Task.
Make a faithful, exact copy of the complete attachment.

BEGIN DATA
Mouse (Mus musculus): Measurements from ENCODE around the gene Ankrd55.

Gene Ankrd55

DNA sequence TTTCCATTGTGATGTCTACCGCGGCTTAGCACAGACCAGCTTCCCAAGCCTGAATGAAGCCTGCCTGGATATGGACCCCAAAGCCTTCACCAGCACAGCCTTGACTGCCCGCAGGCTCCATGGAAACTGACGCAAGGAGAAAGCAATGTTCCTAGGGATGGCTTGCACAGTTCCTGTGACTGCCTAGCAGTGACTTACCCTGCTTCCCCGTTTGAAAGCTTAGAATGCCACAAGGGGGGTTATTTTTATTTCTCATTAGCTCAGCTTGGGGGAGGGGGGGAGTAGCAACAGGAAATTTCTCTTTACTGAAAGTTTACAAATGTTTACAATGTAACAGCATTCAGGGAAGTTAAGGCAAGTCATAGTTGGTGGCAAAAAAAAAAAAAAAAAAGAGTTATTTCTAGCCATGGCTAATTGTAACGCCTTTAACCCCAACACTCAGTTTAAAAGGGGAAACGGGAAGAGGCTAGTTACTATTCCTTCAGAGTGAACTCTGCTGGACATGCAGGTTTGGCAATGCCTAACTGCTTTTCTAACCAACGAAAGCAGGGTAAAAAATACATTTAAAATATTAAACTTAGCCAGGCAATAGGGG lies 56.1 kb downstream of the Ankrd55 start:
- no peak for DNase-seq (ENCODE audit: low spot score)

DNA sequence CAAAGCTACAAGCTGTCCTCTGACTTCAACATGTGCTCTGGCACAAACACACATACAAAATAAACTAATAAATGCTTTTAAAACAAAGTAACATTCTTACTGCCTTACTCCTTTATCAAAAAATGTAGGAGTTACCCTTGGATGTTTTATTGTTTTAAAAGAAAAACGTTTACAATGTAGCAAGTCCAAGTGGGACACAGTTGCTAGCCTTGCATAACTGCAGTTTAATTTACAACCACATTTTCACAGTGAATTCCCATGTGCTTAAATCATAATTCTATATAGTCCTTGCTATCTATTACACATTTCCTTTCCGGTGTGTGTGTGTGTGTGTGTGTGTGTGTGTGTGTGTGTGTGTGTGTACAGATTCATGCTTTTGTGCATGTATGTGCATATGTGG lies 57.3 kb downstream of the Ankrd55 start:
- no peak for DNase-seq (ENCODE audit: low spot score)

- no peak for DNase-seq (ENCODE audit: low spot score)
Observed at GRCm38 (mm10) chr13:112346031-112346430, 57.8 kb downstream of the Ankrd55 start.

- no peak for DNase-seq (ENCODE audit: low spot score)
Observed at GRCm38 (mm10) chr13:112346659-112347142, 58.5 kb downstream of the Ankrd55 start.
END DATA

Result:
Mouse (Mus musculus): Measurements from ENCODE around the gene Ankrd55.

Gene Ankrd55

DNA sequence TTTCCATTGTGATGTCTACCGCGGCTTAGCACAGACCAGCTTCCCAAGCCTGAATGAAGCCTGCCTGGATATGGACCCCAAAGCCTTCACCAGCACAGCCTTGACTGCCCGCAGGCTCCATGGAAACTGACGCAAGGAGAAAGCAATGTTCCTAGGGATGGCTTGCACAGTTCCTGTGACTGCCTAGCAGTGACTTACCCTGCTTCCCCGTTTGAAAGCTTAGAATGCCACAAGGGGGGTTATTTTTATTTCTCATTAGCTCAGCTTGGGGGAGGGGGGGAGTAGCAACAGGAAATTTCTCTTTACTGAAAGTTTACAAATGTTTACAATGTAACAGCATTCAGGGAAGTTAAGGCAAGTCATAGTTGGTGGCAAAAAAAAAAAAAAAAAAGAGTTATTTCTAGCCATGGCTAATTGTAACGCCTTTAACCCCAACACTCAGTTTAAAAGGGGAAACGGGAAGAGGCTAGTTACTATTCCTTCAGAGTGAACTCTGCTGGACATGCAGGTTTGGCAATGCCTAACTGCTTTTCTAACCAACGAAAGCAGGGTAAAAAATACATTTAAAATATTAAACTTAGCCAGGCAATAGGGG lies 56.1 kb downstream of the Ankrd55 start:
- no peak for DNase-seq (ENCODE audit: low spot score)

DNA sequence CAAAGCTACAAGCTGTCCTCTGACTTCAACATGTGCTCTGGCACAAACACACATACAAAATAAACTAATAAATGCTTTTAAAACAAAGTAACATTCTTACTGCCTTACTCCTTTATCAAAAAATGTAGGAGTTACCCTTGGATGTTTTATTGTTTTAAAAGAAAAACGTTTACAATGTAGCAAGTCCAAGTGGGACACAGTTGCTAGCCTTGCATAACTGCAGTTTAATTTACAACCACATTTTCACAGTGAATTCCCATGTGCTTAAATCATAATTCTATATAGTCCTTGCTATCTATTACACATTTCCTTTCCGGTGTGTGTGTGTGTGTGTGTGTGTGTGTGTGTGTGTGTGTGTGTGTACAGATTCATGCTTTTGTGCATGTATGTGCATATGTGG lies 57.3 kb downstream of the Ankrd55 start:
- no peak for DNase-seq (ENCODE audit: low spot score)

- no peak for DNase-seq (ENCODE audit: low spot score)
Observed at GRCm38 (mm10) chr13:112346031-112346430, 57.8 kb downstream of the Ankrd55 start.

- no peak for DNase-seq (ENCODE audit: low spot score)
Observed at GRCm38 (mm10) chr13:112346659-112347142, 58.5 kb downstream of the Ankrd55 start.